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We took Olivia to the pediatric allergist November 1st. I was debating keeping this appointment after her egg white test was negative in the clinic and her pediatrician told me to just try giving her bits of egg to see how she reacts. But I decided to keep it because it wouldn't hurt and I could get some of my questions answered.
The appointment was at 8:00 a.m. so we had to leave early enough to account for rush hour. Chris took the morning off to come with me (which I later found out was so helpful!) and we made it on time.
Dr. Helm was amazing with her. She still may have stared at him like he was about to chew off her toenails, but then again, she looks at most people like that right now. I told him The Story Of The Eggs Up To This Point and he said he wanted to do some skin testing.
"If that turns out to be negative, then we can discuss it at that point," he told us. Then the nurses came in to apply the skin test. Olivia wasn't a fan. This is precisely the point where I started really appreciating Chris was there. I think we had to wait 10-15 minutes alone in the room with her, having to kind of protect her back and she wasn't very happy until Chris gave her a plastic cup to munch on, but we had to take turns walking her around and that would have killed my back.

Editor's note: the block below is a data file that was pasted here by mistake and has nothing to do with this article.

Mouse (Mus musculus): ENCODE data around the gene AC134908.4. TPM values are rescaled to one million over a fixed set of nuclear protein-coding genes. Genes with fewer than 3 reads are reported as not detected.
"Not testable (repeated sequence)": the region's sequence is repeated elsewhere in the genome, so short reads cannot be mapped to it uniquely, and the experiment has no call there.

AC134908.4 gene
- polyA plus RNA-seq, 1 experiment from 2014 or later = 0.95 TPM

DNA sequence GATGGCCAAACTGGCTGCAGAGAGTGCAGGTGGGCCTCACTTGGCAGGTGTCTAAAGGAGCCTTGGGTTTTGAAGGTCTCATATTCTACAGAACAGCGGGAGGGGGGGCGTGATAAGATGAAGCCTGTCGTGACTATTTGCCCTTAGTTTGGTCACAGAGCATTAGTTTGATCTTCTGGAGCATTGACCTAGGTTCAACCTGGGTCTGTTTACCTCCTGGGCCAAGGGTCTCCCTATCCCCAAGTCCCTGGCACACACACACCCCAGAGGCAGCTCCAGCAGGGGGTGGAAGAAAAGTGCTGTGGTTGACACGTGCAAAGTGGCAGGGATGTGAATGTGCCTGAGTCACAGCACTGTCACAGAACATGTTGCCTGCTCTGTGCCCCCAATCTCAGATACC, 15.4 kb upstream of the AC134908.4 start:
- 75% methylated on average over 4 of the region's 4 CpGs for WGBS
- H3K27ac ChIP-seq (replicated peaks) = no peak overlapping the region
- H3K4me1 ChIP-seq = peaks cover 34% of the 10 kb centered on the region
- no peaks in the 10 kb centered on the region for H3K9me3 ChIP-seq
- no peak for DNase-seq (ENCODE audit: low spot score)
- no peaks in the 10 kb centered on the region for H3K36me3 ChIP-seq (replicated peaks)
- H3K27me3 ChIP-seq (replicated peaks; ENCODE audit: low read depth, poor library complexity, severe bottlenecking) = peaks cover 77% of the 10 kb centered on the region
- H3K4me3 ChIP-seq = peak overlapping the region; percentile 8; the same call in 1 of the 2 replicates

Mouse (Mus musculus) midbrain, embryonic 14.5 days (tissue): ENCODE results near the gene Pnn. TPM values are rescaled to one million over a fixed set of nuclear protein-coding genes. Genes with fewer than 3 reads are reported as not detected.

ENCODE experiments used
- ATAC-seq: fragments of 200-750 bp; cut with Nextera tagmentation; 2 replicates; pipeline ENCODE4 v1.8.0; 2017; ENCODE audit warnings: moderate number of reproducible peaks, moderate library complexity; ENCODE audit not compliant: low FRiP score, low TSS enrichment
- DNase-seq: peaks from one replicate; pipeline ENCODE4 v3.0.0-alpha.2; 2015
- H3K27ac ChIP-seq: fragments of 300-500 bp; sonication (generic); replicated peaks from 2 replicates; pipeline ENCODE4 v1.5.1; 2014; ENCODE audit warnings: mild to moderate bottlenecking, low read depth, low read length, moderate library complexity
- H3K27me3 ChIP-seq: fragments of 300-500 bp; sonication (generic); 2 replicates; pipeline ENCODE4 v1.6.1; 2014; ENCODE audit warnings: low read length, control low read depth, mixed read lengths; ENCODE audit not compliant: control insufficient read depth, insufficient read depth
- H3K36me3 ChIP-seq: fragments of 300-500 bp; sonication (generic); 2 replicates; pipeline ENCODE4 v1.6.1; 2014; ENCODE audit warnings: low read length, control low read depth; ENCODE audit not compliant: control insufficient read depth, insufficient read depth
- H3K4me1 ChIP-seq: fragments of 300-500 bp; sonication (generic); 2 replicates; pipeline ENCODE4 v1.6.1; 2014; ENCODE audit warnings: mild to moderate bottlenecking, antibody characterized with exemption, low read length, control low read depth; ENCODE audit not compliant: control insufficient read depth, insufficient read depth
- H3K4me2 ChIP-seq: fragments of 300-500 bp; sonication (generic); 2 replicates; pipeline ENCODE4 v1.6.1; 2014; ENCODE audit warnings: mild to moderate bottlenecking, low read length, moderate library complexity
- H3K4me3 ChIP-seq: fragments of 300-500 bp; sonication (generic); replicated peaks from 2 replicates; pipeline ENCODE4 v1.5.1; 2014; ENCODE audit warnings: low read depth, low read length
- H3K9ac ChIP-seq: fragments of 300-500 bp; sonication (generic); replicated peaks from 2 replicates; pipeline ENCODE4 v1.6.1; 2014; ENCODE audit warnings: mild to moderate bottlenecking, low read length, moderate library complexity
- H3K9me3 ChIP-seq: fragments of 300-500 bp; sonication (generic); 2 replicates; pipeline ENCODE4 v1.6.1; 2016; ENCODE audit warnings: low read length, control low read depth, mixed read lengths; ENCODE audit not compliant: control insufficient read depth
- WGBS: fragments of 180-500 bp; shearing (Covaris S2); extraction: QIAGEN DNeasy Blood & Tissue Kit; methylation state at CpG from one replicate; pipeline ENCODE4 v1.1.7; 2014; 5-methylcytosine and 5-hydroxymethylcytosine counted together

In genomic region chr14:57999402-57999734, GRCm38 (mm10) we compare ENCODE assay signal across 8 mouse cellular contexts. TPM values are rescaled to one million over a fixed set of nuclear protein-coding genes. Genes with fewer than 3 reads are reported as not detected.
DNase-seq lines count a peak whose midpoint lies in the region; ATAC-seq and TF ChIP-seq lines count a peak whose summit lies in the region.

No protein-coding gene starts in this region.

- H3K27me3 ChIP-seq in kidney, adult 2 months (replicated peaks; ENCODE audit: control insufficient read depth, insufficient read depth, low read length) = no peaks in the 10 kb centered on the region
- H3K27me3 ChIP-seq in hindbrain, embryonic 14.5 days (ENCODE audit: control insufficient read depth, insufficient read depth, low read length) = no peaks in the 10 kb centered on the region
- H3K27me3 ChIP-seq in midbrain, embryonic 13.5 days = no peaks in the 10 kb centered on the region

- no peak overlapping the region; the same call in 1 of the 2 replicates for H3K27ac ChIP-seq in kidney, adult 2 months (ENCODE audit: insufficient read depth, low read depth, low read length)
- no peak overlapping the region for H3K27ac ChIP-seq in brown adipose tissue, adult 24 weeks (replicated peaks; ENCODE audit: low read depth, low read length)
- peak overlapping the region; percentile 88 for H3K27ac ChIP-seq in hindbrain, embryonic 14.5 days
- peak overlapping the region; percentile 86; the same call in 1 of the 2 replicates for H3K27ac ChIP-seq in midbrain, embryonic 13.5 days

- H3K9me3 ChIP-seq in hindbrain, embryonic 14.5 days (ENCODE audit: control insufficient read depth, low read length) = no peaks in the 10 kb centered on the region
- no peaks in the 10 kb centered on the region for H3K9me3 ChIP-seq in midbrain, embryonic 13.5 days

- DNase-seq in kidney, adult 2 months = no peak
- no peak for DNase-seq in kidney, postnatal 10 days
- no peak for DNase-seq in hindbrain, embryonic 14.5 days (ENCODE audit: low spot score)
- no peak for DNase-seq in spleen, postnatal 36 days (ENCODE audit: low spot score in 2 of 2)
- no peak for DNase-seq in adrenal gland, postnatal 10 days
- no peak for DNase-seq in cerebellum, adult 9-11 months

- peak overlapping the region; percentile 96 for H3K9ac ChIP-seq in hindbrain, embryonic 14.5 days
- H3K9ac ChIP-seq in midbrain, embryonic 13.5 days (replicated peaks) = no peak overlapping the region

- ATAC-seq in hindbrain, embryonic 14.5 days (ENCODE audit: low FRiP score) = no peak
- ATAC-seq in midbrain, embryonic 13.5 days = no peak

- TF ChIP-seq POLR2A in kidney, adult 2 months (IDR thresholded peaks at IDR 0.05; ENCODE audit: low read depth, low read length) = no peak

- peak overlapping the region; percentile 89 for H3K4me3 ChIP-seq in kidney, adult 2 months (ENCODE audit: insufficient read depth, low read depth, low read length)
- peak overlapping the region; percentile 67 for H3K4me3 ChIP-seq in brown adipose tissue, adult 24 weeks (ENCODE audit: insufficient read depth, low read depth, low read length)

I used to work in a clinic as a triage nurse, but I didn't have much to do with the allergy testing except when we would help mix the serums, so I didn't know what to expect. I saw the "H" area on her back puff up and both of us were all, "Oh crap, she's reacting."
But the doctor came back in the room and said, "Looks like it's negative." He explained that "H" was the histamine, "5" was the control, which was water, and if "6" and "23" looked like "5," the test was negative. Likewise, if they looked like "H" it was a positive reaction.
He sat down and gestured with his hands. "You have a story we would consider positive for allergy, but a negative blood test and a negative skin test. So what do we believe? Do we go with the story or do we believe the tests?"
Basically it was decided that we would do a food challenge when she's 15 months. That means they give her an egg protein powder in yogurt or applesauce, small amounts in 15-minute increments repeated seven times and see if she has a reaction. (If you did the math like me, you'll see how insanely long I'm anticipating this appointment.) He said if that one turns out to be negative too then we can go ahead and give her eggs.
In the meantime, we have to refrain from eggs, but luckily he said things with eggs baked in was ok. That's a relief, because the girl loves pancakes.
You can find more of this week's #MicroblogMondays posts by clicking here.